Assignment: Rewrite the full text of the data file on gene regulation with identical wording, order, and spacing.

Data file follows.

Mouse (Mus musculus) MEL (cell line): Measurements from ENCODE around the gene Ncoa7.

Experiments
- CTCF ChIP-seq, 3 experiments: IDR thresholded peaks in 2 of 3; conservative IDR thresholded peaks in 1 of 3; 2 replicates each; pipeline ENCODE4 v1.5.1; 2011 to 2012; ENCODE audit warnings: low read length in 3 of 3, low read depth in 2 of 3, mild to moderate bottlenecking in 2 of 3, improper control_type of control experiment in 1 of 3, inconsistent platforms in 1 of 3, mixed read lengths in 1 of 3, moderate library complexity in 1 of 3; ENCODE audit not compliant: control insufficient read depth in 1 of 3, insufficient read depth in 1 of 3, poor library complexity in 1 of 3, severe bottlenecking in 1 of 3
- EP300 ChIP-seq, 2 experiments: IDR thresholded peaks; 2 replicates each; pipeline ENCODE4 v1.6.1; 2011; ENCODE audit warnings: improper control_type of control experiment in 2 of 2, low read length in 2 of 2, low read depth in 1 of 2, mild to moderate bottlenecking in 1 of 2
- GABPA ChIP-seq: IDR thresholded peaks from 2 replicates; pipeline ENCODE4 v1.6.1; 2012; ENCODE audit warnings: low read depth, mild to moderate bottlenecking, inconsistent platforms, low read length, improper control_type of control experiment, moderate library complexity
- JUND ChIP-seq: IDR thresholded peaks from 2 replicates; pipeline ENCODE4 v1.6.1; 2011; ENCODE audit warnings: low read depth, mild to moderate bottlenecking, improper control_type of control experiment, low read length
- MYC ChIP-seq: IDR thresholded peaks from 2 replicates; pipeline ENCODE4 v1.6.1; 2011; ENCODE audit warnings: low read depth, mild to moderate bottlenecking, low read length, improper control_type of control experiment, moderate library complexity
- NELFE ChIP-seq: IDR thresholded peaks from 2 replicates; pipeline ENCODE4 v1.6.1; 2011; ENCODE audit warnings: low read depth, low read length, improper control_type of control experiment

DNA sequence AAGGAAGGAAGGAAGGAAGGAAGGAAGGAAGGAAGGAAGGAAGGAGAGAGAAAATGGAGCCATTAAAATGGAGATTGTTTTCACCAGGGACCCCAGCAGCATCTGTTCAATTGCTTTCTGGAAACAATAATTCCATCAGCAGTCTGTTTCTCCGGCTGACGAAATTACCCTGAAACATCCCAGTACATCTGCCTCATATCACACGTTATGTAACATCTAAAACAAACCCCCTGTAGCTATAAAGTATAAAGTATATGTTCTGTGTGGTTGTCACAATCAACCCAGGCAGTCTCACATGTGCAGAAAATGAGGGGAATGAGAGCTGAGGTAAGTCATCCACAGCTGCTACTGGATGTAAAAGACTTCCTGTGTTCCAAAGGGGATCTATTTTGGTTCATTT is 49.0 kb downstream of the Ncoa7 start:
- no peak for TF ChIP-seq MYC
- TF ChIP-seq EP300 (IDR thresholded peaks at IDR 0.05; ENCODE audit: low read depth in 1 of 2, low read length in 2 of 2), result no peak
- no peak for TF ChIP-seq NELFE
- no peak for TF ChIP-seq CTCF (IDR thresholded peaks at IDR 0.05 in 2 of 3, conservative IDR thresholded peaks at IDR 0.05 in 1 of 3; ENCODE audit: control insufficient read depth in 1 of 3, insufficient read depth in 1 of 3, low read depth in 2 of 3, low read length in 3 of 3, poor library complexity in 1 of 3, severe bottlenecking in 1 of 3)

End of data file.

Mouse (Mus musculus) MEL (cell line): Measurements from ENCODE around the gene Ncoa7.

Experiments
- CTCF ChIP-seq, 3 experiments: IDR thresholded peaks in 2 of 3; conservative IDR thresholded peaks in 1 of 3; 2 replicates each; pipeline ENCODE4 v1.5.1; 2011 to 2012; ENCODE audit warnings: low read length in 3 of 3, low read depth in 2 of 3, mild to moderate bottlenecking in 2 of 3, improper control_type of control experiment in 1 of 3, inconsistent platforms in 1 of 3, mixed read lengths in 1 of 3, moderate library complexity in 1 of 3; ENCODE audit not compliant: control insufficient read depth in 1 of 3, insufficient read depth in 1 of 3, poor library complexity in 1 of 3, severe bottlenecking in 1 of 3
- EP300 ChIP-seq, 2 experiments: IDR thresholded peaks; 2 replicates each; pipeline ENCODE4 v1.6.1; 2011; ENCODE audit warnings: improper control_type of control experiment in 2 of 2, low read length in 2 of 2, low read depth in 1 of 2, mild to moderate bottlenecking in 1 of 2
- GABPA ChIP-seq: IDR thresholded peaks from 2 replicates; pipeline ENCODE4 v1.6.1; 2012; ENCODE audit warnings: low read depth, mild to moderate bottlenecking, inconsistent platforms, low read length, improper control_type of control experiment, moderate library complexity
- JUND ChIP-seq: IDR thresholded peaks from 2 replicates; pipeline ENCODE4 v1.6.1; 2011; ENCODE audit warnings: low read depth, mild to moderate bottlenecking, improper control_type of control experiment, low read length
- MYC ChIP-seq: IDR thresholded peaks from 2 replicates; pipeline ENCODE4 v1.6.1; 2011; ENCODE audit warnings: low read depth, mild to moderate bottlenecking, low read length, improper control_type of control experiment, moderate library complexity
- NELFE ChIP-seq: IDR thresholded peaks from 2 replicates; pipeline ENCODE4 v1.6.1; 2011; ENCODE audit warnings: low read depth, low read length, improper control_type of control experiment

DNA sequence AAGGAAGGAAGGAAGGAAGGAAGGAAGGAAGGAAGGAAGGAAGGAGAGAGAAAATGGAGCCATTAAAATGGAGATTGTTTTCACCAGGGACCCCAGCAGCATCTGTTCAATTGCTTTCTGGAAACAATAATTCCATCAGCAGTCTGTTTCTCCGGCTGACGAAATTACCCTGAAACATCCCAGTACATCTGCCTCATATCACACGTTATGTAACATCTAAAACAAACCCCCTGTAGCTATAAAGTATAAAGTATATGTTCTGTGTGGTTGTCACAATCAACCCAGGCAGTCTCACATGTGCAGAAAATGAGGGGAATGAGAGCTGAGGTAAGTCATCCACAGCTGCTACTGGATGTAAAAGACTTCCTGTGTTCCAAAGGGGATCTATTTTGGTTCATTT is 49.0 kb downstream of the Ncoa7 start:
- no peak for TF ChIP-seq MYC
- TF ChIP-seq EP300 (IDR thresholded peaks at IDR 0.05; ENCODE audit: low read depth in 1 of 2, low read length in 2 of 2), result no peak
- no peak for TF ChIP-seq NELFE
- no peak for TF ChIP-seq CTCF (IDR thresholded peaks at IDR 0.05 in 2 of 3, conservative IDR thresholded peaks at IDR 0.05 in 1 of 3; ENCODE audit: control insufficient read depth in 1 of 3, insufficient read depth in 1 of 3, low read depth in 2 of 3, low read length in 3 of 3, poor library complexity in 1 of 3, severe bottlenecking in 1 of 3)